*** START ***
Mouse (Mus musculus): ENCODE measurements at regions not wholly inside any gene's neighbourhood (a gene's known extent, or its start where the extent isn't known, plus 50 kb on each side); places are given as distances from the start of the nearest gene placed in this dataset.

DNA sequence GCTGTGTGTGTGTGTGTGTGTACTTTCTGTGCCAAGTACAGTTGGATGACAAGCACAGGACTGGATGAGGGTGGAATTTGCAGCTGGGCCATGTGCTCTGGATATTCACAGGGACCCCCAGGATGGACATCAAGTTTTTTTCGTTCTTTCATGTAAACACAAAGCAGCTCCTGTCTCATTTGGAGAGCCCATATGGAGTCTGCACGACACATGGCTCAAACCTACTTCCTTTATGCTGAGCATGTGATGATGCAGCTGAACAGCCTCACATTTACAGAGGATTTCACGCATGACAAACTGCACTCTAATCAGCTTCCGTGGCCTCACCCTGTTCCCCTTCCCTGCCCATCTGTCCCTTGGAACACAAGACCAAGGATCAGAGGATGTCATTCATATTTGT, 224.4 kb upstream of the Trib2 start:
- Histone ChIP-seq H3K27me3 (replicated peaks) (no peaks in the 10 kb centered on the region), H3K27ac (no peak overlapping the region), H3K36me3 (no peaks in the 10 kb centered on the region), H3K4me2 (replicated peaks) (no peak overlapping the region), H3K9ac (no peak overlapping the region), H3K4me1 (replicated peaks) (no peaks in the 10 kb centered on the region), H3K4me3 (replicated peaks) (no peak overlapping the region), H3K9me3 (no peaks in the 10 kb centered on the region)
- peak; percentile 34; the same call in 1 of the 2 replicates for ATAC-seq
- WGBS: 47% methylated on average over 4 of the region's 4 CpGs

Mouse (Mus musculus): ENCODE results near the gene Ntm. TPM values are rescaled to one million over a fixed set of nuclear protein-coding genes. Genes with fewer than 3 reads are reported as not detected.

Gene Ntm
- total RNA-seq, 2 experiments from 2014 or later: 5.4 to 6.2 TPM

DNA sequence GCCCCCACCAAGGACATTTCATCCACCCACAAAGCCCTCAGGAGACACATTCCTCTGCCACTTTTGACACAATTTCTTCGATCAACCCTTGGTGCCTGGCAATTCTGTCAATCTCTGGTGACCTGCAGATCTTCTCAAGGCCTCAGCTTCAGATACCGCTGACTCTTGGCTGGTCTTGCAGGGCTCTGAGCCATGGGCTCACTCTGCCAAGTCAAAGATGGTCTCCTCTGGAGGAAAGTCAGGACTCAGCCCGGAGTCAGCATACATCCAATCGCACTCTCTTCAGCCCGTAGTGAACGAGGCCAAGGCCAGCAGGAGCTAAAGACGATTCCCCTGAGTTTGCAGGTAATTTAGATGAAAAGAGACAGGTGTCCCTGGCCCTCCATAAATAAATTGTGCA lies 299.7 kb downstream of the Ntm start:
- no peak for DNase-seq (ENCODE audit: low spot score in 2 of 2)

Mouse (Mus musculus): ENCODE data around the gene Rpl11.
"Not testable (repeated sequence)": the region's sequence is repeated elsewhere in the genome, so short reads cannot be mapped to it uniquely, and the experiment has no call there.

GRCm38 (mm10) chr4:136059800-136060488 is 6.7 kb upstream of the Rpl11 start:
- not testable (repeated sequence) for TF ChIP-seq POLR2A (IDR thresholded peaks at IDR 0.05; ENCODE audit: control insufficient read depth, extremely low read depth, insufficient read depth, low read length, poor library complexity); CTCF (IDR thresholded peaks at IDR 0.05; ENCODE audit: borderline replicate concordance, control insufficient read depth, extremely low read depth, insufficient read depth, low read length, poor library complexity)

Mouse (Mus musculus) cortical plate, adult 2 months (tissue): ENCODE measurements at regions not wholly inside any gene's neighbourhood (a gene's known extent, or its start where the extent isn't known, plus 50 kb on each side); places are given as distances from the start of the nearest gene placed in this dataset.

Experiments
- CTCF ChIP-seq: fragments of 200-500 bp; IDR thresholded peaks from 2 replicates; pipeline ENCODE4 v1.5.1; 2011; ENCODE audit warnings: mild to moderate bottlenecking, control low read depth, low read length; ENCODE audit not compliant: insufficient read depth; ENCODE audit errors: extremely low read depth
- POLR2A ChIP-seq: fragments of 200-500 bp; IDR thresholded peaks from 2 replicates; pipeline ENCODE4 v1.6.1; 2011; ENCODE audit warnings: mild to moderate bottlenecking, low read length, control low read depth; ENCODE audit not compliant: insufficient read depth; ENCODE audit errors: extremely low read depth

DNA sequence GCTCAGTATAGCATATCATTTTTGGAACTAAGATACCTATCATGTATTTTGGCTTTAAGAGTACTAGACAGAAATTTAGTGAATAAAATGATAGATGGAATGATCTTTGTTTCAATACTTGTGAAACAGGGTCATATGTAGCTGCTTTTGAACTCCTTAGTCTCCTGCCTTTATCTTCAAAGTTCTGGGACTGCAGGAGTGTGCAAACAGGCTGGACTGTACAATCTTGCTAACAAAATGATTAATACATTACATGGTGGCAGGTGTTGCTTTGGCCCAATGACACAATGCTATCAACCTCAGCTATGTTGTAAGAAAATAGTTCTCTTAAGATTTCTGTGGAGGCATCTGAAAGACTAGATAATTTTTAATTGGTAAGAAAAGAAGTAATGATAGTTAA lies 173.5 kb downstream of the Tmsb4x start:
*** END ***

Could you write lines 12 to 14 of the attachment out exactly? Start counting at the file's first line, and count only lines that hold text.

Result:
"Not testable (repeated sequence)": the region's sequence is repeated elsewhere in the genome, so short reads cannot be mapped to it uniquely, and the experiment has no call there.

GRCm38 (mm10) chr4:136059800-136060488 is 6.7 kb upstream of the Rpl11 start:
- not testable (repeated sequence) for TF ChIP-seq POLR2A (IDR thresholded peaks at IDR 0.05; ENCODE audit: control insufficient read depth, extremely low read depth, insufficient read depth, low read length, poor library complexity); CTCF (IDR thresholded peaks at IDR 0.05; ENCODE audit: borderline replicate concordance, control insufficient read depth, extremely low read depth, insufficient read depth, low read length, poor library complexity)